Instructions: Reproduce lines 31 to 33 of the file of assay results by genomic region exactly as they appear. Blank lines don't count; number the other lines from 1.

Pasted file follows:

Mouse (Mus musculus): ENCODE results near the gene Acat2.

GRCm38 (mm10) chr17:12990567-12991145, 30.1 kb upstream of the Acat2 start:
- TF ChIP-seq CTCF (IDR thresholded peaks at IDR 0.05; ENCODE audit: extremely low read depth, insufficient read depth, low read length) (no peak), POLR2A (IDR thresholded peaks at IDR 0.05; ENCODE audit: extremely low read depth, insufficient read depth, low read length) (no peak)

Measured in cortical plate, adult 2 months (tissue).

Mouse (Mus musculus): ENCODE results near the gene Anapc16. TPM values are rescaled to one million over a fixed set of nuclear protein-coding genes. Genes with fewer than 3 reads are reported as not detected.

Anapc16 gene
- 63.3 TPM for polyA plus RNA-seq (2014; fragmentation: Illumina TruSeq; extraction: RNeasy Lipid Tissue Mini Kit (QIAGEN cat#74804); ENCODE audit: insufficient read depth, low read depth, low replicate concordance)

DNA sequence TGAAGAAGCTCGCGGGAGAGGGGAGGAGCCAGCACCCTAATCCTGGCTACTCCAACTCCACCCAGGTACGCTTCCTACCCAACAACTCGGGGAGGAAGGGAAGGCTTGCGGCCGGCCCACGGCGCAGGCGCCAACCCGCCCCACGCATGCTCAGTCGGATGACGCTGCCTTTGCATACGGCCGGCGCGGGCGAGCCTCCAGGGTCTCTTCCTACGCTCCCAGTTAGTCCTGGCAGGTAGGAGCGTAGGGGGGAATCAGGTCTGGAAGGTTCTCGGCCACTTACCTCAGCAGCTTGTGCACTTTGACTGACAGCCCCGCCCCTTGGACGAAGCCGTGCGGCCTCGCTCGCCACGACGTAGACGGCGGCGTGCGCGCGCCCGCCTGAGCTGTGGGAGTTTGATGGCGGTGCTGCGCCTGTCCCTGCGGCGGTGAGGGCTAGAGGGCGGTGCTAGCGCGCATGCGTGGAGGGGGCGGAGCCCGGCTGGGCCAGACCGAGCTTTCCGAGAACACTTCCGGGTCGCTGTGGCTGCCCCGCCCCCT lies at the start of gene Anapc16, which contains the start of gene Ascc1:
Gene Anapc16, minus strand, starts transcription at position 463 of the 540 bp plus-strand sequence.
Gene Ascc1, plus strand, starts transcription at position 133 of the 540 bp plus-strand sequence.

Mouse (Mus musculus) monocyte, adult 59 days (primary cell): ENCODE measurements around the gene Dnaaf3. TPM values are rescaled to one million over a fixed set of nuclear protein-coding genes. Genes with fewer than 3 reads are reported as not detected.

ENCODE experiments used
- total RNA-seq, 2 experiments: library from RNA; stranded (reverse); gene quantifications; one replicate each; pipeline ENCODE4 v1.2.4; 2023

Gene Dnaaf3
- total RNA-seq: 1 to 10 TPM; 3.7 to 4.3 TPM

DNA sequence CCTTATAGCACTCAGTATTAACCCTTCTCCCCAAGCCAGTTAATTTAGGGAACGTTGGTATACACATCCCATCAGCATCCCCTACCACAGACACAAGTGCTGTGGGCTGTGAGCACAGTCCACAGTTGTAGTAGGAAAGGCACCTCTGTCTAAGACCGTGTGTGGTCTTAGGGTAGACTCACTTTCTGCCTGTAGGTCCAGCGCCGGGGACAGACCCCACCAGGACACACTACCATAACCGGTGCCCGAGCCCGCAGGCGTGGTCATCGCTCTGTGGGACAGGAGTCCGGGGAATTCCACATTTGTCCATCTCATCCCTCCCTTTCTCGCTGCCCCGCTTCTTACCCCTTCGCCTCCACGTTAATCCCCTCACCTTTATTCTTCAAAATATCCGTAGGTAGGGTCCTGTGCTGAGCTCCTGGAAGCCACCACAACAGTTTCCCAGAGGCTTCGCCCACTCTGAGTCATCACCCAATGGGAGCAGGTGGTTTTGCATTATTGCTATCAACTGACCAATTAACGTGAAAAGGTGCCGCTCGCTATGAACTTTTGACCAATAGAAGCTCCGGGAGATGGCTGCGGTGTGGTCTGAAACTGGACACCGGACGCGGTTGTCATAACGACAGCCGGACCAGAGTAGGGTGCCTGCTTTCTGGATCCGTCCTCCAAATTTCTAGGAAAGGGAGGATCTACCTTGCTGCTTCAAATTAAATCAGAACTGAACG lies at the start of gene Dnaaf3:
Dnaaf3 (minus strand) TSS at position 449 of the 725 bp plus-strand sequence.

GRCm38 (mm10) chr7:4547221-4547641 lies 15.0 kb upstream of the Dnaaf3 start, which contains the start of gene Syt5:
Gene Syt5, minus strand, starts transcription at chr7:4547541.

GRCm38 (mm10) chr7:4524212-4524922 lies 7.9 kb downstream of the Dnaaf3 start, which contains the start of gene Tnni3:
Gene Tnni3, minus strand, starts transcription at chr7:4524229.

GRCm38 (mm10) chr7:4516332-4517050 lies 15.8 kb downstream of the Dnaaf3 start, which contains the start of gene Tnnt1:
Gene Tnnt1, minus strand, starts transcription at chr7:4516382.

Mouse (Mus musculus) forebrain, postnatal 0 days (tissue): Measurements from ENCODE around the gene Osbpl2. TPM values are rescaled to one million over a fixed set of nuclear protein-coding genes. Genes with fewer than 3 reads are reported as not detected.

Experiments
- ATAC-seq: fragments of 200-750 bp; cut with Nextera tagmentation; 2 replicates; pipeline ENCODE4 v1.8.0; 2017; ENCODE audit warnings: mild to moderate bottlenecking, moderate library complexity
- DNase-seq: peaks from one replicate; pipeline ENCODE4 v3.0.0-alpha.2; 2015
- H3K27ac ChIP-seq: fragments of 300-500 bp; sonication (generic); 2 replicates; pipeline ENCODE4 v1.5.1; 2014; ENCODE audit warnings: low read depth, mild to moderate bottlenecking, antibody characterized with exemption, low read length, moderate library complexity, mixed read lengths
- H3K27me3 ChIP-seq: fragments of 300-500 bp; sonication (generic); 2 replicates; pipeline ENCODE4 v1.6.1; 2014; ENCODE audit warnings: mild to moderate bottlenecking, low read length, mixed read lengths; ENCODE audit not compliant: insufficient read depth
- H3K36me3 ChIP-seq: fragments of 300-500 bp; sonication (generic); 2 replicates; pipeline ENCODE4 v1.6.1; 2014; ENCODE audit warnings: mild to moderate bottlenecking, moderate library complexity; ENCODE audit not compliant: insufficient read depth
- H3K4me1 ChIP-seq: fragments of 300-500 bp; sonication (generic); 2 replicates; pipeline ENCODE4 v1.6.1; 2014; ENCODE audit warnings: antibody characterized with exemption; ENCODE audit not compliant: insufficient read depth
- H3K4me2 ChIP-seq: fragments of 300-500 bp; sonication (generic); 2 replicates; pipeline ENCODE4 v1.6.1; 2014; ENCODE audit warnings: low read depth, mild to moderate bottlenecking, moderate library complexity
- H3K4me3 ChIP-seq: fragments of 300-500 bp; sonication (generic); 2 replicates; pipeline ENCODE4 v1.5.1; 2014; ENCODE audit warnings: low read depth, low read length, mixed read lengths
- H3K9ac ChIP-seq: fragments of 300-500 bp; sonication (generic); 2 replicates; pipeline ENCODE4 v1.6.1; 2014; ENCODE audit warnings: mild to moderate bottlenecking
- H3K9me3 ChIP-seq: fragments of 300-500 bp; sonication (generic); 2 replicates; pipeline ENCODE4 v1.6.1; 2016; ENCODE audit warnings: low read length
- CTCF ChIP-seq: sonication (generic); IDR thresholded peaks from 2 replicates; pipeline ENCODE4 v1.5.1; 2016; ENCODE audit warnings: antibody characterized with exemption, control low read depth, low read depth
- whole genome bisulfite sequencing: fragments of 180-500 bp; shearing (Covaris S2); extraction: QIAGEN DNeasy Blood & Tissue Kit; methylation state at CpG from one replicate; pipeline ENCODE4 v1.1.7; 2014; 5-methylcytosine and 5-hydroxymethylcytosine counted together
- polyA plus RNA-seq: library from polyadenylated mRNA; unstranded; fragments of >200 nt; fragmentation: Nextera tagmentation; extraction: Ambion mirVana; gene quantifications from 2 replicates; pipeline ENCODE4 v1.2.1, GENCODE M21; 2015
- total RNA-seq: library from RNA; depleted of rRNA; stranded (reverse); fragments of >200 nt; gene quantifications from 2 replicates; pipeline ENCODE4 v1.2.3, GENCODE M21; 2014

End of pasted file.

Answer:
- H3K4me1 ChIP-seq: fragments of 300-500 bp; sonication (generic); 2 replicates; pipeline ENCODE4 v1.6.1; 2014; ENCODE audit warnings: antibody characterized with exemption; ENCODE audit not compliant: insufficient read depth
- H3K4me2 ChIP-seq: fragments of 300-500 bp; sonication (generic); 2 replicates; pipeline ENCODE4 v1.6.1; 2014; ENCODE audit warnings: low read depth, mild to moderate bottlenecking, moderate library complexity
- H3K4me3 ChIP-seq: fragments of 300-500 bp; sonication (generic); 2 replicates; pipeline ENCODE4 v1.5.1; 2014; ENCODE audit warnings: low read depth, low read length, mixed read lengths